Wärtsilä and Carnival: Performance-Based Maintenance

Cruise Industry News talks to Wärtsilä’s Vice President of Services, Area America, Walter Reggente, about the company’s 12-year performance-based maintenance agreement with Carnival Corporation.

First, can you walk us through what has been the experience and impact after the first year of the 12-year agreement with Carnival?

A key component in the agreement between Carnival and Wärtsilä is our Performance Based Logistics (PBL) model, which enhances the co-operation and transparency between Wärtsilä and Carnival. As a result of this model, Wärtsilä and Carnival are collaborating much more closely and effectively. Together, we can showcase unique ways of working in the maritime industry. We can also take advantage of many new opportunities provided by e.g. digitalization. Even though the main impact of this cooperation focuses on safety, optimized performance, and efficiency (fuel savings), we must also highlight the reduced environmental footprint our partnership provides.

Thanks to our longer-than-usual agreement, the joint ‘Wärtsilä-Carnival Team’ has the ability to understand better how to improve the reliability, efficiency, and safety of the vessels. This strengthened involvement of Wärtsilä in vessel operation has enabled a new level of collaboration. We have introduced a range of modern features and best practices, such as innovation of products, improved maintenance practices, supply chain logistics, remote support, and consistent interaction between the vessel, Carnival technical department, and Wärtsilä.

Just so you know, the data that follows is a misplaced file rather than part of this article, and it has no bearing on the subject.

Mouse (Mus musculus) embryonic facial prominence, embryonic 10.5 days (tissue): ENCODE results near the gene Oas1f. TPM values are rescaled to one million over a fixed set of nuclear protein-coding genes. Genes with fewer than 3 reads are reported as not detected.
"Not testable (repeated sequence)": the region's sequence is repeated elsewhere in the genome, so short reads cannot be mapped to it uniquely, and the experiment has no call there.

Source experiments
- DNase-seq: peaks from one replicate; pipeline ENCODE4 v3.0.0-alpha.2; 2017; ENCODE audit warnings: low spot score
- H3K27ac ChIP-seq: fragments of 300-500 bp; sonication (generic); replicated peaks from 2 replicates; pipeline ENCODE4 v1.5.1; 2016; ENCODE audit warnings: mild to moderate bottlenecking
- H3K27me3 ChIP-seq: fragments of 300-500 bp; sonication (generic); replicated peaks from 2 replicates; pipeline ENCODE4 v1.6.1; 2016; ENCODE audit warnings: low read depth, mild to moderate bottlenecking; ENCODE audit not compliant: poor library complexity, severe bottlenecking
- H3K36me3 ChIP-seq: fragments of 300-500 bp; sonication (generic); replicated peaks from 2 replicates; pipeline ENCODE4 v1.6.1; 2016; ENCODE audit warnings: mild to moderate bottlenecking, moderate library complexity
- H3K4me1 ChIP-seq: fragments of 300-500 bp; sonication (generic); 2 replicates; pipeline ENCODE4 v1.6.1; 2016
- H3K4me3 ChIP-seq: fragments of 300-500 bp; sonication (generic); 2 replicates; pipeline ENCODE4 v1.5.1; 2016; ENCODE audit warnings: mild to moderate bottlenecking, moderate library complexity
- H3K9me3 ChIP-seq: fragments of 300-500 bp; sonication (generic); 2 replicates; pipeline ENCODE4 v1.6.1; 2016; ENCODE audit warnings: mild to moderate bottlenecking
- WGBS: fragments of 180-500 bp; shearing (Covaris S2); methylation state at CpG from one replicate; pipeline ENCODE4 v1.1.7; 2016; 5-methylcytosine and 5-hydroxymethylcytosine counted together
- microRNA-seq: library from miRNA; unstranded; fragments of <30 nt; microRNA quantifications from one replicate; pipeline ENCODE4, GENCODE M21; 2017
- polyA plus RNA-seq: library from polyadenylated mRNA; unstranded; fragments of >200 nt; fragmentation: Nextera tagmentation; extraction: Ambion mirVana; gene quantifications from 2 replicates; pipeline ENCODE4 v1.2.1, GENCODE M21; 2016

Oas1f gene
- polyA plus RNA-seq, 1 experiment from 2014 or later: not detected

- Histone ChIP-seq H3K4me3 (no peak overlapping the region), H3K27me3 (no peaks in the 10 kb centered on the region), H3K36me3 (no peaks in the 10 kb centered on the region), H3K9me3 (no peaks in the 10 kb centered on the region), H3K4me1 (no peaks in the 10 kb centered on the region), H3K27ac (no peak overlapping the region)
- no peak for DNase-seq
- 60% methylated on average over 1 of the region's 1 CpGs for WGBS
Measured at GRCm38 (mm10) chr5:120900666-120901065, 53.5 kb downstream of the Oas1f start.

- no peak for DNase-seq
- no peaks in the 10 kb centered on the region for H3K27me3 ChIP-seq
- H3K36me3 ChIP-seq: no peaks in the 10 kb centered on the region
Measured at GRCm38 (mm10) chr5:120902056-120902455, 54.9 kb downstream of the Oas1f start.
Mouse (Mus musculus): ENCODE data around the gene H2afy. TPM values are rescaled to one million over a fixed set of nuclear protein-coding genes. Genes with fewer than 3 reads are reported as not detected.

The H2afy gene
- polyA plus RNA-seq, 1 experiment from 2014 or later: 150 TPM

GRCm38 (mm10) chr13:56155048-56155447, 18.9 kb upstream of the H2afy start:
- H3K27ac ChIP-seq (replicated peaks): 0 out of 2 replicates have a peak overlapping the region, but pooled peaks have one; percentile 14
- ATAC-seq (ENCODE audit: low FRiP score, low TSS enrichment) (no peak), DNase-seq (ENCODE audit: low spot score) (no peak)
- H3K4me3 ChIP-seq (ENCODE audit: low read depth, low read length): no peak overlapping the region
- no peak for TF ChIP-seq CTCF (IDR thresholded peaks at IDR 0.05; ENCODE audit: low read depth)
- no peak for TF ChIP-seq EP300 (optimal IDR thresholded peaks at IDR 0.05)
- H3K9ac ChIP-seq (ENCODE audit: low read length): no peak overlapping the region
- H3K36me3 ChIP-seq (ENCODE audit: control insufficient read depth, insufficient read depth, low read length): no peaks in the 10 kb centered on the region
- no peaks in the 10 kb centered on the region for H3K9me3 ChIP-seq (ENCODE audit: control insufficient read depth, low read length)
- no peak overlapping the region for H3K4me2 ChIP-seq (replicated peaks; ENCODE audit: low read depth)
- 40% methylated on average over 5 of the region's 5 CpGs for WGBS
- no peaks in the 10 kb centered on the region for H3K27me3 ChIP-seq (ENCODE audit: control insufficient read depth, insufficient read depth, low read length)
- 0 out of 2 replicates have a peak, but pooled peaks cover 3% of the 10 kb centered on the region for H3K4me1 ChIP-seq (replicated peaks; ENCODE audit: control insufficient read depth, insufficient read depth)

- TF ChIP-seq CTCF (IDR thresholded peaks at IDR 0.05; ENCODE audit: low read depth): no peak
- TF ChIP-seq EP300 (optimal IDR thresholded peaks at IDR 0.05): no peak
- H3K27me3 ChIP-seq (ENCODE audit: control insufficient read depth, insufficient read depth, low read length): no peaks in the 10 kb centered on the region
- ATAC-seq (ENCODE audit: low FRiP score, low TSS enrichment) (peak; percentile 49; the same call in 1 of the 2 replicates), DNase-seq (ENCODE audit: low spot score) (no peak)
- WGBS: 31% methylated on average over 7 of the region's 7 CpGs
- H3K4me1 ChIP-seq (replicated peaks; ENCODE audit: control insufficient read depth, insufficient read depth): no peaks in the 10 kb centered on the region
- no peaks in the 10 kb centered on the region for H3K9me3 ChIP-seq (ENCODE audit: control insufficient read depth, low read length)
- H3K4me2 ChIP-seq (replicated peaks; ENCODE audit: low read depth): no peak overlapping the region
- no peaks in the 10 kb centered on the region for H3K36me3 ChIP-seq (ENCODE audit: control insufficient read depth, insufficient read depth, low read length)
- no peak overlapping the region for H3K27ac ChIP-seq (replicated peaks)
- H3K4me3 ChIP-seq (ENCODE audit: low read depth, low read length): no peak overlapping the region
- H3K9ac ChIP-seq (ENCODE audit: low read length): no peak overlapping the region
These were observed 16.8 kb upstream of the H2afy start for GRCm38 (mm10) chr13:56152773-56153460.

Can you point out any concrete examples of benefits having been achieved so far?

A dedicated end-to-end Wärtsilä organization has been created, specifically tailored to become fully integrated with Carnival to meet the PBL requirements. There are dedicated teams to manage all operational and logistical aspects, as well as teams committed to developing systems, products, and best practices to meet or exceed the targets we have jointly set out with Carnival. Engine maintenance planning has been centralized, covering the entire Carnival fleet of Wärtsilä engines across all Carnival brands globally. This is achieved thanks to the seamless coordination and structured communication between the local and global teams, respectively. This is a new level of partnership, which is already delivering positive results benefiting both Wärtsilä and Carnival.

A significant focus area for both Wärtsilä and Carnival has also been the optimization of all processes involved; with the ultimate objective being continuous improvement of the assets on board the vessels.